Rajendran (Raj) Murthy is the blog creator of Digbert’s World: Marketing seen through an engineer’s eyes.
“Digbert describes my life in 30 seconds,” said the associate professor of marketing at Saunders College of Business about his educational website based on characters from Scott Adam’s satirical comic strip Dilbert. “I began my career as an engineer in a telecom company like Dilbert, then moved to business consulting like the savvy Dogbert, before I settled into teaching—so Dilbert and Dogbert equals Digbert.”
Murthy is a recipient of a 2016 Eisenhart Award for Outstanding Teaching. Since joining RIT in 2009, he has been a pioneer in course development and integration of technology in the classroom. He created the Search Engine Marketing and Analytics class as part of RIT’s new media marketing curriculum—in which students applied for, and won, a $120,000 grant from the Google for Nonprofits program to implement Google AdWords and raise awareness for a nonprofit client in the area. In the past six years, his classes have helped more than 83 local businesses.
Murthy’s teaching methodology has not gone unnoticed; he is a six-time nominee for the Eisenhart and said it’s a great honor to receive tenure and RIT’s highest award in teaching the same year. “My primary focus in the classroom is learning by doing; I’m preparing students for jobs that don’t even exist yet,” he said.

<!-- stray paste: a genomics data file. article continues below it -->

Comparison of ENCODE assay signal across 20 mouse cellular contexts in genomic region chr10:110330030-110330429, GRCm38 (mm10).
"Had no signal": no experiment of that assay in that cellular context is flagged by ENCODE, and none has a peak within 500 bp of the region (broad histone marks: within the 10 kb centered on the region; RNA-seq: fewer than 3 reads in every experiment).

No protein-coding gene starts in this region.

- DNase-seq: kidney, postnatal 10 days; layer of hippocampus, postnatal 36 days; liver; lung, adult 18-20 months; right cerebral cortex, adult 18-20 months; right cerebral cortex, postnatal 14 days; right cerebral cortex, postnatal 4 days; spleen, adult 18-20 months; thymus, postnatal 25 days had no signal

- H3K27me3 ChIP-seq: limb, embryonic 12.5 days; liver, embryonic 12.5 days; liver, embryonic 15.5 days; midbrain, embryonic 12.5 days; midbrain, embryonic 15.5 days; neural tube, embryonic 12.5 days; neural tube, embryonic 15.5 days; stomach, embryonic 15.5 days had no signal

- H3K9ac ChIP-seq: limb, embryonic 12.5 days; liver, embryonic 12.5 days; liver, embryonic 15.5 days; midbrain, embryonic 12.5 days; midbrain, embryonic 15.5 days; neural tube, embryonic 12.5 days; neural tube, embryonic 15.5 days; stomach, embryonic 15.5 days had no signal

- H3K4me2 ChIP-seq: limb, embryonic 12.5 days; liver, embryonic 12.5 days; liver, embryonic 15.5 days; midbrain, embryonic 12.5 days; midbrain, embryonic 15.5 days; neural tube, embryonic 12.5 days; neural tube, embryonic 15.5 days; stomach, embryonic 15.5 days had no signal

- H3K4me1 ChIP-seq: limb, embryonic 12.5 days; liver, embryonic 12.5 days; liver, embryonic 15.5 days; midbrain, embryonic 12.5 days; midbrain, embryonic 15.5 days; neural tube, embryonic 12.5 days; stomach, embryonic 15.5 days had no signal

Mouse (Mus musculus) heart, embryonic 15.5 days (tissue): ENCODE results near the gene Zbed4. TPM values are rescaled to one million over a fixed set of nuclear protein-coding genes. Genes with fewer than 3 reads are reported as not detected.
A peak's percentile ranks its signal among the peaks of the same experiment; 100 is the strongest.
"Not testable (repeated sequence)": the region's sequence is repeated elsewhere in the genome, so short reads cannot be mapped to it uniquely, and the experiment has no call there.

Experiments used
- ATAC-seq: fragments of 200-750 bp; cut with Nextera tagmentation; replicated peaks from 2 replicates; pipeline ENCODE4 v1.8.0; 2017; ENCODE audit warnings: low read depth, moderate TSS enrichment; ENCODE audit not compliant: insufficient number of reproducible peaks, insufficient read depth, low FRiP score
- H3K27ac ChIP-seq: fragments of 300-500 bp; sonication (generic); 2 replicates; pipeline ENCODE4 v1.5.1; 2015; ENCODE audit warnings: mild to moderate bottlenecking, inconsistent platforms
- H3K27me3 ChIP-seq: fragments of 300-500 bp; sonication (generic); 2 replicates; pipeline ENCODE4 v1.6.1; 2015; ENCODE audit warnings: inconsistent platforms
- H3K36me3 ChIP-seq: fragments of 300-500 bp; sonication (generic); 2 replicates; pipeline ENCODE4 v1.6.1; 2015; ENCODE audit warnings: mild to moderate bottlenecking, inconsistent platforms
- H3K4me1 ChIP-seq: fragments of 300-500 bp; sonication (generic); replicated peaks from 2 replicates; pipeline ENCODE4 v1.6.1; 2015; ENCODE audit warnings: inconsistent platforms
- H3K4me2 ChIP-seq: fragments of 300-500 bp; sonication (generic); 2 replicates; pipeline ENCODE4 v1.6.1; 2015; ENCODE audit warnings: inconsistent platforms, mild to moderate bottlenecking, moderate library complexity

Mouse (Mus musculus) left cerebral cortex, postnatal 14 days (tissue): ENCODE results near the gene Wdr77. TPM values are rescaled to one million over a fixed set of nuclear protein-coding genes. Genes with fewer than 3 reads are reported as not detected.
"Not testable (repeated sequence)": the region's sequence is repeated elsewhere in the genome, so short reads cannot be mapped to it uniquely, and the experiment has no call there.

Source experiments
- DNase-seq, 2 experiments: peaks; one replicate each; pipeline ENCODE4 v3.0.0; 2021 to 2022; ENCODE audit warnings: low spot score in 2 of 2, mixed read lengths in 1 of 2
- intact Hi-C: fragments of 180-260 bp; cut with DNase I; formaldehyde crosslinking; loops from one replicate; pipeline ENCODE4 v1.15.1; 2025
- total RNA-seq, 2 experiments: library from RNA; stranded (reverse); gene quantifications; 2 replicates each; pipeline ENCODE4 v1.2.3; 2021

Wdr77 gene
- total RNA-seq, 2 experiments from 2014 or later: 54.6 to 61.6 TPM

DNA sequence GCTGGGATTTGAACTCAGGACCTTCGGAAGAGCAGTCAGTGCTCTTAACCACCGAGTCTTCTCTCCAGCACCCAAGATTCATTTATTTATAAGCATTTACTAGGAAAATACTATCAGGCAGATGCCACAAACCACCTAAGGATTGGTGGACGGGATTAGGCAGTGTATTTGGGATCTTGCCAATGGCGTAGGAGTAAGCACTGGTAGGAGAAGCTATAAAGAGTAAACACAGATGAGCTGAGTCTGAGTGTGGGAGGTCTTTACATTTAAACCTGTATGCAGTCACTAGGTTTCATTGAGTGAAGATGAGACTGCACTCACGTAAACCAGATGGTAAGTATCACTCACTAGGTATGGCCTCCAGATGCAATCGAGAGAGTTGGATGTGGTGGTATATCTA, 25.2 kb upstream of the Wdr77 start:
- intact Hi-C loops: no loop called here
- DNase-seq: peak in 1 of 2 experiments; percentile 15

“I believe in extraordinary awards for extraordinary effort and that means going beyond what is expected in the class. I’m told I am a tough grader who gives out a lot of work, but students come back to tell me they loved it.”
Born in Chennai (Madras), India, Murthy attended high school in the United Kingdom and completed his engineering degree at age 20—before coming to the U.S. to work as a consultant for Dun and Bradstreet, and later at World Bank in Washington, D.C. He met his wife, Monica Hodis (associate professor of marketing at St. John Fisher College) while pursuing his Ph.D. in business administration in Illinois. They live in Pittsford and are the proud parents of Nathan, who turns 2 this June.
Murthy speak six languages and has lived and worked in three continents. He said he feels strange when someone calls him, “Sir,” enjoys making or “modding” electronic circuitry, cars and working on engines, woodworking and cooking.
“But what I’m most proud of is that I’ve never missed, cancelled, or been late to class—not once in 10 years,” said Murthy. “Teaching at RIT is what I’m supposed to do; I feel a strong commitment to the students and my responsibilities as an educator.”